Editor’s note: Each Wednesday, Talk Business & Politics provides “Health Beat,” a round-up health-related topics. –––––––––––––––
STATE MEDICAID EXPANSIONS PUSH NATION’S PUBLIC WELFARE SPENDING UP NEARLY 5%
The recent expansion of state Medicaid programs pushed the nation’s public welfare expenditures up 4.9%, from $519.2 billion in 2013 to $544.6 billion in 2014, according to statistics from the U.S. Census Bureau’s Annual Survey of State Government Finances.
Hawaii (23.2%), Oregon (22.1%), Kentucky (17.9%) and Washington 16.7%) led all states. Each of these states, along with several others, expanded their Medicaid programs in 2014, contributing greatly to the overall national increase. Overall, general state government revenues rose 1.8%, from $1.71 trillion in 2013 to $1.74 trillion in 2014, while general expenditures rose 2.6%, from $1.68 trillion to $1.73 trillion.
The Census Bureau findings show revenues, expenditures, debt, and cash and security holdings for each state, as well as a national summary of state government finances. The major source of these public finance statistics are the states’ own accounting systems or through intermediate reporting systems.
CDC SAYS LEGIONNAIRES DISEASE AGAIN ON THE RISE
More effective water management might have prevented most of the Legionnaires’ disease outbreaks CDC investigated from 2000 through 2014, according to CDC’s Vital Signs report on Tuesday (May 7). Problems identified in these building-associated outbreaks included inadequate disinfectant levels, human error, and equipment breakdowns that led to growth of Legionella bacteria in water systems. The CDC recently released a new toolkit to help building owner and managers prevent these problems.
According to the CDC, over the last year about 5,000 people were diagnosed with Legionnaires’ disease and more than 20 outbreaks were reported. Legionnaires’ disease is a serious type of lung infection (pneumonia) that people can get by breathing in small droplets of water contaminated with Legionella. Most people who get sick need hospital care and make a full recovery — but about 1 in 10 people will die from the infection.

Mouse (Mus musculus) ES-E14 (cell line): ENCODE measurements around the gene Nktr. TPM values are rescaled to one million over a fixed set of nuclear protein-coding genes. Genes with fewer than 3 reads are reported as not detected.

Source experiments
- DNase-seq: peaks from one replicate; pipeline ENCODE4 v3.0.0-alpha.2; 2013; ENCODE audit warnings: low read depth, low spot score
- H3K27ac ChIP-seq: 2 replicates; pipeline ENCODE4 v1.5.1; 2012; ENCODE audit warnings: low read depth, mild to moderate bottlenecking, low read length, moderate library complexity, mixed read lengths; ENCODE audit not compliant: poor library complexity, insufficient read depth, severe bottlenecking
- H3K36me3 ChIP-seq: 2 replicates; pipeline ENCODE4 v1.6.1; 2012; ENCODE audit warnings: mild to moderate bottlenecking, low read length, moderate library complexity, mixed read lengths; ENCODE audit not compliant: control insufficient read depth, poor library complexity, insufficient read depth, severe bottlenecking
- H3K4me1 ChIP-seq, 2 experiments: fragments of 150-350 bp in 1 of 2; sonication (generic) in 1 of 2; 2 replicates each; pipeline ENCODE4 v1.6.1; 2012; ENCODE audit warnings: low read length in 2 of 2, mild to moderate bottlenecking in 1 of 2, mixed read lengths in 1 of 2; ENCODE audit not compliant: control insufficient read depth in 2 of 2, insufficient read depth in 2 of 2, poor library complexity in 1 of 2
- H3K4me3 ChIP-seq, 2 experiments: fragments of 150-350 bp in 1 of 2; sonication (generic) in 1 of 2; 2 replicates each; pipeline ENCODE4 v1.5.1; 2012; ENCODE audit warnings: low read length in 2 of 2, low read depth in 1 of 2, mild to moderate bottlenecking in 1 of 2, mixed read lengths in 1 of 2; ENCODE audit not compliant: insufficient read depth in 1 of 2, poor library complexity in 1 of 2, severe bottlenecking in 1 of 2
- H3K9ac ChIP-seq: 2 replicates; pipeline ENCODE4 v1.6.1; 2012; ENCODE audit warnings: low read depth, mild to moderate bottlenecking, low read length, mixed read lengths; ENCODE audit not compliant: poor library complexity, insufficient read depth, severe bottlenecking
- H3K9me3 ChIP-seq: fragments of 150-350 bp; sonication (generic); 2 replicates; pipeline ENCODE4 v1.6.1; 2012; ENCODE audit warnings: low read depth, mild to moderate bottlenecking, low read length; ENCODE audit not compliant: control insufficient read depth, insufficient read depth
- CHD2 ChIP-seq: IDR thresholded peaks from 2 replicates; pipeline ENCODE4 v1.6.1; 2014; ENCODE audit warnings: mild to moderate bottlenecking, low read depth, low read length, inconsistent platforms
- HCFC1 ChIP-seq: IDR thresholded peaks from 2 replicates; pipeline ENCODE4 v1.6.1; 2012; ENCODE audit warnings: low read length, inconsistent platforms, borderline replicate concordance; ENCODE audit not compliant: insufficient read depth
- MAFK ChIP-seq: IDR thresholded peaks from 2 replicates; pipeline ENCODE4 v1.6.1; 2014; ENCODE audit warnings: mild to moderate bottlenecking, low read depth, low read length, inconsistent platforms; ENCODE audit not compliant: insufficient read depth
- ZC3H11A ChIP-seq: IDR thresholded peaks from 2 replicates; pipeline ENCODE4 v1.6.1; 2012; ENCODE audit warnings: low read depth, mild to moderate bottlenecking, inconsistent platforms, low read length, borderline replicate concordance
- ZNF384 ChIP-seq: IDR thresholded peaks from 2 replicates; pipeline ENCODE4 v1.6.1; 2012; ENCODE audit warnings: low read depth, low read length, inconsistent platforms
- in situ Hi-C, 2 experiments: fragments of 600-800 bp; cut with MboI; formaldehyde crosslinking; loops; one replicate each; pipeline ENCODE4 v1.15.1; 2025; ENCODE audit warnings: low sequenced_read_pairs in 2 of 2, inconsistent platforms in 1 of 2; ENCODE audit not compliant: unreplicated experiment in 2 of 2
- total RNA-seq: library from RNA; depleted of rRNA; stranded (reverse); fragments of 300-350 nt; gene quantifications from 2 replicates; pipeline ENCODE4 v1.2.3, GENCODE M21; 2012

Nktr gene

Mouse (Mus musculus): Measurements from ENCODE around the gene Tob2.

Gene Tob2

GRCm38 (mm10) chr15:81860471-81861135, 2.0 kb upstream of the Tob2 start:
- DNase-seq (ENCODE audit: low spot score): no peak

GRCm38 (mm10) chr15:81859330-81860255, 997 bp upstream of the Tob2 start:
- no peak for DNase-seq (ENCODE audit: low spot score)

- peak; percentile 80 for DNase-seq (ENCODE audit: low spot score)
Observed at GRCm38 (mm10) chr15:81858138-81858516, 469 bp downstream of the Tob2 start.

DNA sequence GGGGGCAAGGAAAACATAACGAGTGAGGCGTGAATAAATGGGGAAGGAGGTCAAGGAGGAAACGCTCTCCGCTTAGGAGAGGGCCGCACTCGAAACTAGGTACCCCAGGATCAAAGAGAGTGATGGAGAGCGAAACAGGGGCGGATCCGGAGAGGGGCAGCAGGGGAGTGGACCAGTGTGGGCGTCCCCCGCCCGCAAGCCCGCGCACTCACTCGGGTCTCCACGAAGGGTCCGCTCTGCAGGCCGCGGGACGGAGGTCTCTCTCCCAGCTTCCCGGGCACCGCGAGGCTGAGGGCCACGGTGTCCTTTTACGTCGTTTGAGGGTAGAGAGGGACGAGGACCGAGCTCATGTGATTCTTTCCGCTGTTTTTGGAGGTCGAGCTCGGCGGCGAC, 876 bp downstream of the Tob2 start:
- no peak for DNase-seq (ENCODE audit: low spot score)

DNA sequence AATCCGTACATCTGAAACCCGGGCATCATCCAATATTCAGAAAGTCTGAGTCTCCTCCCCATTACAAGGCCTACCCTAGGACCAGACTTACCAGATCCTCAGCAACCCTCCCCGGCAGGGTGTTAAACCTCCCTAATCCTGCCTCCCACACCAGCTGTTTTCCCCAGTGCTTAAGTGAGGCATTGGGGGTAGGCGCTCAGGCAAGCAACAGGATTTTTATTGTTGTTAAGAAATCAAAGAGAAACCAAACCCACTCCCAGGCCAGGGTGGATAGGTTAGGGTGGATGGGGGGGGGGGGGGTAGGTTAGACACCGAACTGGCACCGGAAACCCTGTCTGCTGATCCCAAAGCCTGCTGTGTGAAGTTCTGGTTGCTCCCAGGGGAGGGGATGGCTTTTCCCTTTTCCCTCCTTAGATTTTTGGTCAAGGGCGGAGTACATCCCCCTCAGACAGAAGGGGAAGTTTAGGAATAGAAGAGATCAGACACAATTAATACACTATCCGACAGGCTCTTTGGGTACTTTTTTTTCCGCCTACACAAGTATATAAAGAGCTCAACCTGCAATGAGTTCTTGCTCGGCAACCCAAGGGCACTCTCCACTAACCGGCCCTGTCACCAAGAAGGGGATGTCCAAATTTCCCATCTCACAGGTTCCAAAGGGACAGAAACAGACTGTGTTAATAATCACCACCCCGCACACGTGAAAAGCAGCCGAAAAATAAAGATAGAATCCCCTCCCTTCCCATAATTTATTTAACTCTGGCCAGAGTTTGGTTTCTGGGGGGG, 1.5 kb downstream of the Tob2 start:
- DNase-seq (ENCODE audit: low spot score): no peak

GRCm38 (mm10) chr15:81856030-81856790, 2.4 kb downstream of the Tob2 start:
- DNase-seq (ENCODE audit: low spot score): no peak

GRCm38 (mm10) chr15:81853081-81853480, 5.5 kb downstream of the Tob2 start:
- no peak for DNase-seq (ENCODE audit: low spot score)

To learn more about the recent outbreaks of the severe form of pneumonia, click here.
CMS SAYS TRANSPLANT CENTERS REMOVING ‘TOO SICK’ PATIENTS FROM ORGAN WAITLIST
In an effort to get or keep a good performance rating from the federal government, transplant centers have been labeling some patients “too sick to transplant” and dropping from the waitlist some who may been viable candidates, new research from the Journal of the American College of Surgeons has found. The study, published online in April, examined trends in “delisting” at 102 liver transplant centers, including 90,765 waitlisted adults who died between 2002 and 2012. In addition, despite removing more sick patients from the waiting list, one-year survival rates for patients who received transplants didn’t improve.
Midway through the time period under study, the federal Centers for Medicare & Medicaid Services implemented a new “Conditions of Participation” policy that established performance standards for heart, heart-lung, intestine, kidney, liver, lung and pancreas transplant centers that participate in the Medicare program. Those that don’t meet the performance standards, which CMS recently eased somewhat, may be flagged for poor performance and have to implement program improvements or risk their participation in the Medicare program.
To learn more about the study, click here.